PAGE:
by Mallory Rappaport

The tiny, but oh so nasty COVID-19 virus has broken the rhythm of the triennial World Water Forums. The 9th Forum, planned for March this year in Dakar, has been postponed to March 2022, in the hope that the pandemic can be controlled by then with vaccinations on a global and unprecedented scale, allowing in-person mass meetings to resume without harm.

Started in 1997, in Marrakech, Morocco, the forums are organized by the World Water Council always in close collaboration with the hosting country. The forum brings together water professionals, diplomats, activists from civil society, businesses, and UN agencies. Most forums also attract a large number of specialty journalists, academia and students. Indeed, we at GWA have been able to have students and faculty attend at least four of the forums. Known as the largest global event on water, the WWF is a diverse, multidisciplinary, multigenerational, inter-continental, multi-sectoral and open gathering that fits well within the United Nation’s overall agenda of global discourses to promote peace, undo the harm from unequal economic developments, and create a sense of shared stewardship of our planet Earth. While each WWF has a specific theme, all are intended to raise awareness about pressing water issues and align decision makers toward a common agenda for future action and water-related decisions.

The forum has been rescheduled for March 21st – 26th, 2022 in Dakar, Senegal. This 2022 event will be the second WWF held in Africa. The eight prior WWFs were held in Morocco, the Netherlands, Japan, Mexico, Turkey, France, Korea, and Brazil. Only Australia and North America are not (yet) on this list. The World Water Council is of course already working on the 10th forum, but no decision has been made about staying with the original March 2024 or shift to March 2025.

Next year’s WWF in DAKAR aims to break from the forum’s traditional approach by using the event as a “milestone in an ongoing change process to catalyze positive collective action for the cause of water and sanitation” (World Water Council, 2020). The theme in Dakar will be “Water security for peace and development,” to bring forward action-oriented objectives and commitments for participants; as I read it, talking to act. The forum will focus on four priorities –1) Water Security; 2) Rural Development; 3) Cooperation; and 4) Means & Tools. To further this new approach, the World Water Council has created multiple working groups to concentrate on each of these four priorities. Much more information surrounding the focus areas and goals of the 9th WWF is available on the World Water Council website.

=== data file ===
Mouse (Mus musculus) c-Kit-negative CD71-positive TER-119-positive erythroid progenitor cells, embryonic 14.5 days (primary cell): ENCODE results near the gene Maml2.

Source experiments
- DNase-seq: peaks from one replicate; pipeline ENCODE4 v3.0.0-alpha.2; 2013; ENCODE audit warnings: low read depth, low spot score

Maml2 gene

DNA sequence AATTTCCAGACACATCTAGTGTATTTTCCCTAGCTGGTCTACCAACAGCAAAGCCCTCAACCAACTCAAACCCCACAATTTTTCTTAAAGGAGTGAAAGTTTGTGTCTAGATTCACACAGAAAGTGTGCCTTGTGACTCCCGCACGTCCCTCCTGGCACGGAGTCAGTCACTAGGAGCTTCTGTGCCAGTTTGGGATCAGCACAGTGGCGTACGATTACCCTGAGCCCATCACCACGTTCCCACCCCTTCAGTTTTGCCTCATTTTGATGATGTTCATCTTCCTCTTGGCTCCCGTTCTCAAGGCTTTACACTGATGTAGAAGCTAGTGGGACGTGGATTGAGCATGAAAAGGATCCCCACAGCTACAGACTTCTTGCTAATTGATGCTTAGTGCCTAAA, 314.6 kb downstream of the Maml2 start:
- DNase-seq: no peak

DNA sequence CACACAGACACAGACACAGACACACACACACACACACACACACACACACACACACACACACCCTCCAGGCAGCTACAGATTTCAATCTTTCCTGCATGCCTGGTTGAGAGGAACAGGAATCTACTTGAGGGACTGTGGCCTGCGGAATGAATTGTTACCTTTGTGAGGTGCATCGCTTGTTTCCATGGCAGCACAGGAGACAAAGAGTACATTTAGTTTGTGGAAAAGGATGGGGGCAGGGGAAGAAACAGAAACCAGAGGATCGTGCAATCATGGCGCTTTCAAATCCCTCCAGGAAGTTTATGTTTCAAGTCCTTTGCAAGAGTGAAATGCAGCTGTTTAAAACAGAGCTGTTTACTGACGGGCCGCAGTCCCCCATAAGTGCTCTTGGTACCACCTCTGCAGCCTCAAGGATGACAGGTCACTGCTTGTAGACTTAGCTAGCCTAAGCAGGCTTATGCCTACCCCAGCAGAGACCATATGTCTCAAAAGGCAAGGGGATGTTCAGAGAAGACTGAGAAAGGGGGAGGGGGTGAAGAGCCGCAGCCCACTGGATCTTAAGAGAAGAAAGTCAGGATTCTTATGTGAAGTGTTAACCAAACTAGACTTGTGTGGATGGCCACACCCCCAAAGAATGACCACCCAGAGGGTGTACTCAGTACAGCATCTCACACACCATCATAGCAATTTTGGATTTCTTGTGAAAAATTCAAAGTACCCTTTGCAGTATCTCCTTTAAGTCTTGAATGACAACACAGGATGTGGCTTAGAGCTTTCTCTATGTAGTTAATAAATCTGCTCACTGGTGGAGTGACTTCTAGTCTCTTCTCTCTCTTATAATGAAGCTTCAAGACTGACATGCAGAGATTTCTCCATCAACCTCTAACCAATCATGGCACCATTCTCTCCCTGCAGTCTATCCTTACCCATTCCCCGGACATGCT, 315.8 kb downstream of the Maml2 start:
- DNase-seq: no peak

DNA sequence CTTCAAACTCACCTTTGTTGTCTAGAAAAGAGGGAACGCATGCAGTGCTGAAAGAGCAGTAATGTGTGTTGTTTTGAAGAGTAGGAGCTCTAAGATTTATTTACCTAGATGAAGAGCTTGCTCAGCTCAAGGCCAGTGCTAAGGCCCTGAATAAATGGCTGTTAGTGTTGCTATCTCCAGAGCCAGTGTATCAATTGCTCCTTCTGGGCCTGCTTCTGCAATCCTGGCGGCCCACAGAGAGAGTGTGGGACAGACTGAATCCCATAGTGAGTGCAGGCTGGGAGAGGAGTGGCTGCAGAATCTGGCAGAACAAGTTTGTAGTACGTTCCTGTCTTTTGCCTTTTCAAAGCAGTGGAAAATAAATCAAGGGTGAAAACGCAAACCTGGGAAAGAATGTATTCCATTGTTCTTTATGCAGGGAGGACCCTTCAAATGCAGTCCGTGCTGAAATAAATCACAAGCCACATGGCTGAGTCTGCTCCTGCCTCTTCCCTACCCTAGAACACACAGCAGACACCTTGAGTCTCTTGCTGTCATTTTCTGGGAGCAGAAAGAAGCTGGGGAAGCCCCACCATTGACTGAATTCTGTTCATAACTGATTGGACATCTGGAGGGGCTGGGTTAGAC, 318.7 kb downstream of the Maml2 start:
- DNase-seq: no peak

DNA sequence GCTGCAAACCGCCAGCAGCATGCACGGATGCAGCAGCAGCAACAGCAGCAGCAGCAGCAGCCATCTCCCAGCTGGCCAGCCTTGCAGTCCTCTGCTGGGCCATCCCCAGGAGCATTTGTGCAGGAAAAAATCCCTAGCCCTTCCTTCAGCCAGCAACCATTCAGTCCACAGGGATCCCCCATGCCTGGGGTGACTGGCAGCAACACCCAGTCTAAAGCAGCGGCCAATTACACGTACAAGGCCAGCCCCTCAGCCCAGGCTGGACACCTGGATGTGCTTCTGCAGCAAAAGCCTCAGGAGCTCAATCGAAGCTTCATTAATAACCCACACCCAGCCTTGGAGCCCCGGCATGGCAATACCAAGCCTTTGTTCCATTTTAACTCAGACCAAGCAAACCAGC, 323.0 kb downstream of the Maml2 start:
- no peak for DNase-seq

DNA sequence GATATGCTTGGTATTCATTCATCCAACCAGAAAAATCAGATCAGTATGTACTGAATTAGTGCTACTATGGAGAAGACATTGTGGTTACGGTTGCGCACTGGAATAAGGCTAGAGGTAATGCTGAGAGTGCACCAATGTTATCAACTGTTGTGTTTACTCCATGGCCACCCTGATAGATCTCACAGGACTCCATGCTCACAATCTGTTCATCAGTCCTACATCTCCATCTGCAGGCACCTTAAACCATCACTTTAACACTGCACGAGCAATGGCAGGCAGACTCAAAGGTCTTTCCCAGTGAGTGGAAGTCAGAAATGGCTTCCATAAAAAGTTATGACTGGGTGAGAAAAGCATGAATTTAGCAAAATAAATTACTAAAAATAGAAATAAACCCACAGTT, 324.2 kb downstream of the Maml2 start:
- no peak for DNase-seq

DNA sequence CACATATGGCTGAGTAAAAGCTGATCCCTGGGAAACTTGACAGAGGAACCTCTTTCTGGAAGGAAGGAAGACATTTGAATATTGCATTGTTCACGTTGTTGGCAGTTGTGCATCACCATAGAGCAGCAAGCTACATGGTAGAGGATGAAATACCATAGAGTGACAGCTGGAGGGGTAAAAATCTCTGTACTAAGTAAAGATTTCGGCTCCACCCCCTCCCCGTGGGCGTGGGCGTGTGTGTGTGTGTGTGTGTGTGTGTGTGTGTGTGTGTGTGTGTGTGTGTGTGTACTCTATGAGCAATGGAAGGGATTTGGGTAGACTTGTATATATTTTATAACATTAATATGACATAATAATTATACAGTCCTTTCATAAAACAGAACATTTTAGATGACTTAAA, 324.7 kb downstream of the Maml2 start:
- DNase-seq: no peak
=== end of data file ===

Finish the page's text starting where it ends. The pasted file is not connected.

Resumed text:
Here in Philadelphia, we are looking forward to attending the forum in Dakar. This past September, the Global Water Alliance held a special virtual conference “Water & Peace: Promoting Security through Equitable Policy, Governance, and Technology.” This conference was an official preparatory event for the upcoming WWF, building on important discussions surrounding effective, inclusive water management and governance practices. In March 2021, GWA plans to host an interactive webinar to increase awareness on the WWF, particularly focused on recruiting the voice of youth. Indeed, as the organizers in Dakar see it, the participation of youth in large and loud numbers is imperative to fire up action and get good progress across all Sustainable Development Goals as they pertain to water.

GWA is eager to support the upcoming WWF and bring that youthful energy and collaborative spirit to Senegal. Additional information about the upcoming webinar will soon be available on the GWA website and our social media accounts.


Mallory Rappaport is a dual Master of Social Work and Master of Science in Social Policy student at the University of Pennsylvania. She received a Bachelor of Arts in International Development from McGill University in Montreal, Quebec. Prior to joining the Global Water Alliance, she worked with several nonprofit organizations in both macro and clinical settings. She is interested in policy and research aimed at building and strengthening healthy communities, particularly surrounding utility and housing access. 

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